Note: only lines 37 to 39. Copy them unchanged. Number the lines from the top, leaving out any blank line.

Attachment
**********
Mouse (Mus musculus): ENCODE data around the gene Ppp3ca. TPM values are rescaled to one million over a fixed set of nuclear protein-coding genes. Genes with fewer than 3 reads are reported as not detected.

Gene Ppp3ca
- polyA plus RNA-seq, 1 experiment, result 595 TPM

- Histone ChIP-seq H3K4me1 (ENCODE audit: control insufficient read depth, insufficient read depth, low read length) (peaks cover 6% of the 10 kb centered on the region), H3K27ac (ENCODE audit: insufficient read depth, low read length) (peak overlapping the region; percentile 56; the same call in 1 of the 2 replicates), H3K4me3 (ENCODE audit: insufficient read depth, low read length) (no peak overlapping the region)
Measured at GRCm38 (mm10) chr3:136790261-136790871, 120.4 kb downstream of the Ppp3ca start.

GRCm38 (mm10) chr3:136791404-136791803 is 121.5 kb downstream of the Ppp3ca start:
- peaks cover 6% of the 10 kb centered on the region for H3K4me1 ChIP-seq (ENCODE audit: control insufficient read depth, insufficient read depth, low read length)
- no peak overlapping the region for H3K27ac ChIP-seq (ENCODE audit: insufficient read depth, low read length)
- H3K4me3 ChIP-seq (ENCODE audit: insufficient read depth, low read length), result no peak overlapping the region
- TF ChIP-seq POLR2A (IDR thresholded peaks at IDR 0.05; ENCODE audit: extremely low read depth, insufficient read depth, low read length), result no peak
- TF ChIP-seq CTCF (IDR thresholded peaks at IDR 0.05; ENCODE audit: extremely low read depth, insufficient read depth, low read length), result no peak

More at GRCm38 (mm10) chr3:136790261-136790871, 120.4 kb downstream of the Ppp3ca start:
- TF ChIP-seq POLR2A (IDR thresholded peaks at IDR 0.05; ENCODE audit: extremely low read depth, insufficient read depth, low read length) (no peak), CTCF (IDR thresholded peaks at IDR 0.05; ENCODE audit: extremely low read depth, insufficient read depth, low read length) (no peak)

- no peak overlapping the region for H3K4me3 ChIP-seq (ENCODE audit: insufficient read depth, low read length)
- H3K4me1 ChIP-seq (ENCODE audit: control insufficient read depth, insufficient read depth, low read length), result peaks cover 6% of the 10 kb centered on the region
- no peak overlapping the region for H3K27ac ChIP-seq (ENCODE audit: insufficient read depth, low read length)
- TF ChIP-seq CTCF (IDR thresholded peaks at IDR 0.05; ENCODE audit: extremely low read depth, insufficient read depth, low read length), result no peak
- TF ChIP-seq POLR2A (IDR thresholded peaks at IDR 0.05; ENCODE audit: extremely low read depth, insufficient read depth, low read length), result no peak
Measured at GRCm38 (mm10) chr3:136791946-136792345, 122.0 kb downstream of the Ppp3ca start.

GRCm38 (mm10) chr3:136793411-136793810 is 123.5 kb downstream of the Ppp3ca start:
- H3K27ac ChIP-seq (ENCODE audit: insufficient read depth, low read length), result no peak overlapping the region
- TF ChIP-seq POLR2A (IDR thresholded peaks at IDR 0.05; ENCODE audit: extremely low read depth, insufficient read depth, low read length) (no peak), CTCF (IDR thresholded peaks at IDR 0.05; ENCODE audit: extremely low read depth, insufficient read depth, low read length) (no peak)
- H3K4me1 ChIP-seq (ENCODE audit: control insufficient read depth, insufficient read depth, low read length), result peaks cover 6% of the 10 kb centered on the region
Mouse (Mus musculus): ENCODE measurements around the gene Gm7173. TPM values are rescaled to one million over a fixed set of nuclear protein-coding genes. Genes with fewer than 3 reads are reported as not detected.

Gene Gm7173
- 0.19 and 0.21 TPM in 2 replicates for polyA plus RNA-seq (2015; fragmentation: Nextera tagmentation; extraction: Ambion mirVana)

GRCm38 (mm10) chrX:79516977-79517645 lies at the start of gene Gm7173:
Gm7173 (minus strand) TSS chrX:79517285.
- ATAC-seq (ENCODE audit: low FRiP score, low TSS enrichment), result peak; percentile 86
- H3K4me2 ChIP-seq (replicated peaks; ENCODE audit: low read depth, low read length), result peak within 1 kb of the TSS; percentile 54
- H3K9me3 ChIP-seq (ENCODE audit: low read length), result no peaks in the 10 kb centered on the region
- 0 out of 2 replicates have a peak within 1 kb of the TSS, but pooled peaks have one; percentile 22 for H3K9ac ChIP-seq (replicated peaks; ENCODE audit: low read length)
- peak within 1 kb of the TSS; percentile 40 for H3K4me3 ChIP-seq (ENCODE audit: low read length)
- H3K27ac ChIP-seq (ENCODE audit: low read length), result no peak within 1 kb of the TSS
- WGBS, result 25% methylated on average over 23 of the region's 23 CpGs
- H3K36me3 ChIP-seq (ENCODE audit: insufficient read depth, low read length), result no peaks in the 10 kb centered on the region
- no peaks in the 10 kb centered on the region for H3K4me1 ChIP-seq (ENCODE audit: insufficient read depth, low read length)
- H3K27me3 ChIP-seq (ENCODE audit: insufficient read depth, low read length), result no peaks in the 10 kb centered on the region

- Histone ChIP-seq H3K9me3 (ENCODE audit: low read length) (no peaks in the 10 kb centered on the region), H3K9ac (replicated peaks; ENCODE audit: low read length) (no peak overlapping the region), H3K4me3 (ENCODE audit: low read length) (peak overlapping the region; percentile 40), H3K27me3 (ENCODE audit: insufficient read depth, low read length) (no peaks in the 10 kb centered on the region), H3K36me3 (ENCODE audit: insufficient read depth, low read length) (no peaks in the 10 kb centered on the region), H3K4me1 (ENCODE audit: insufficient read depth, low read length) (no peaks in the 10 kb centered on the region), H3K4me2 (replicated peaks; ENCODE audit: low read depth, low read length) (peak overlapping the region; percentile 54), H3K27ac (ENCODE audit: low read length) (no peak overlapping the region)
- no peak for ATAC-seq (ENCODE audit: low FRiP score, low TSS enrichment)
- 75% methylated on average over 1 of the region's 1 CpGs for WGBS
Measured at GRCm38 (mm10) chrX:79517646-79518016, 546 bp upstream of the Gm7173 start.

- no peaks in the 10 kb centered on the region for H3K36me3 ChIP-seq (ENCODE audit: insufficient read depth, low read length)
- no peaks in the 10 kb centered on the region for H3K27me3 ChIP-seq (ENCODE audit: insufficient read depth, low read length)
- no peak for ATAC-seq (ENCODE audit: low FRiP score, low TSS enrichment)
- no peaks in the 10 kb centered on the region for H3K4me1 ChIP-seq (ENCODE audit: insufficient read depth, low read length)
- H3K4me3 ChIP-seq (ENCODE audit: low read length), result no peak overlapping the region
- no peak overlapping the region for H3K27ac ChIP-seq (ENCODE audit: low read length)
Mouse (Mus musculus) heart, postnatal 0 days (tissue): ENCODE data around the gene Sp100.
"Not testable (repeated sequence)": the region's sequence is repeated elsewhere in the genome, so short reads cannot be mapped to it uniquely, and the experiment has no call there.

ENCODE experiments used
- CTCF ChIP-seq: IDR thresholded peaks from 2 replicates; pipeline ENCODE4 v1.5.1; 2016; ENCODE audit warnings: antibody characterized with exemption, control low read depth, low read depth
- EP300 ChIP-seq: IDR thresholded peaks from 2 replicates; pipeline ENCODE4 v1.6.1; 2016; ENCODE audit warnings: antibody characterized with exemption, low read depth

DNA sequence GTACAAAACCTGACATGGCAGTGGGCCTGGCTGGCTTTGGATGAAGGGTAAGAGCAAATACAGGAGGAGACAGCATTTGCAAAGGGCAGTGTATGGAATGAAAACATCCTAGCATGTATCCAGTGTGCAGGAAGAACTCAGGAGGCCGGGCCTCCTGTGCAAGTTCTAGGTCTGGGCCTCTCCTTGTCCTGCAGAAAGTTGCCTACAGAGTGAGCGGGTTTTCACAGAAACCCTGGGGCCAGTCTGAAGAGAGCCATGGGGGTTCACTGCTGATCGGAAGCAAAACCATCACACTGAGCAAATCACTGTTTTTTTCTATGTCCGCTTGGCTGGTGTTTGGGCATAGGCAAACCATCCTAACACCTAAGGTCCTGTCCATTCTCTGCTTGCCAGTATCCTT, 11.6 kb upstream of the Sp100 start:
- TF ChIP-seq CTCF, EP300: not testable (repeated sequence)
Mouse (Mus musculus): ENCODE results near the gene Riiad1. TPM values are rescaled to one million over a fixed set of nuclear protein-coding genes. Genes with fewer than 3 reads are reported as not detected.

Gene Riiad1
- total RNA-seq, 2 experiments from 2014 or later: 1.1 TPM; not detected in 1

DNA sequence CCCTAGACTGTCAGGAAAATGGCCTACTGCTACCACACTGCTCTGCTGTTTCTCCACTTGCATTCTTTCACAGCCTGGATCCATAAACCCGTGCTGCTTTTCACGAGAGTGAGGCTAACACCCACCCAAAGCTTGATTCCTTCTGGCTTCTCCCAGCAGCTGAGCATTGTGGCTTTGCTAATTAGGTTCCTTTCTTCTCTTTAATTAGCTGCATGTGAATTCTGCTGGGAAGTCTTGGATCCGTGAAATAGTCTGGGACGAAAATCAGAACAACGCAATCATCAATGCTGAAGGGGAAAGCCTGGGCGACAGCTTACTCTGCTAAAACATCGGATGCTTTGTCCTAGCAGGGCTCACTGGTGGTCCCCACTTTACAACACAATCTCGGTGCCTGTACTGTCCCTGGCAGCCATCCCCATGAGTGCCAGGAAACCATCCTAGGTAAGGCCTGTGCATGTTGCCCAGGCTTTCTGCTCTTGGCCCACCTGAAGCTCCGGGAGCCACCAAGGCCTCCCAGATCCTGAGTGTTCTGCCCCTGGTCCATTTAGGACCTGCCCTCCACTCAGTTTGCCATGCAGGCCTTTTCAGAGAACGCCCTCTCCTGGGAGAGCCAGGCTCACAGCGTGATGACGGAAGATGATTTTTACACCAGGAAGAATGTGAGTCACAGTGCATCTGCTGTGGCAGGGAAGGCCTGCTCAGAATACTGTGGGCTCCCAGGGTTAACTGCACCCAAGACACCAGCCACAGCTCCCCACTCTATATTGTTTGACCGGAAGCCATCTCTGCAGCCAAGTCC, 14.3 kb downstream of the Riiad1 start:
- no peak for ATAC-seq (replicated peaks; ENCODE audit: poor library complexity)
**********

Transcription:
- no peaks in the 10 kb centered on the region for H3K4me1 ChIP-seq (ENCODE audit: insufficient read depth, low read length)
- H3K27me3 ChIP-seq (ENCODE audit: insufficient read depth, low read length), result no peaks in the 10 kb centered on the region

- Histone ChIP-seq H3K9me3 (ENCODE audit: low read length) (no peaks in the 10 kb centered on the region), H3K9ac (replicated peaks; ENCODE audit: low read length) (no peak overlapping the region), H3K4me3 (ENCODE audit: low read length) (peak overlapping the region; percentile 40), H3K27me3 (ENCODE audit: insufficient read depth, low read length) (no peaks in the 10 kb centered on the region), H3K36me3 (ENCODE audit: insufficient read depth, low read length) (no peaks in the 10 kb centered on the region), H3K4me1 (ENCODE audit: insufficient read depth, low read length) (no peaks in the 10 kb centered on the region), H3K4me2 (replicated peaks; ENCODE audit: low read depth, low read length) (peak overlapping the region; percentile 54), H3K27ac (ENCODE audit: low read length) (no peak overlapping the region)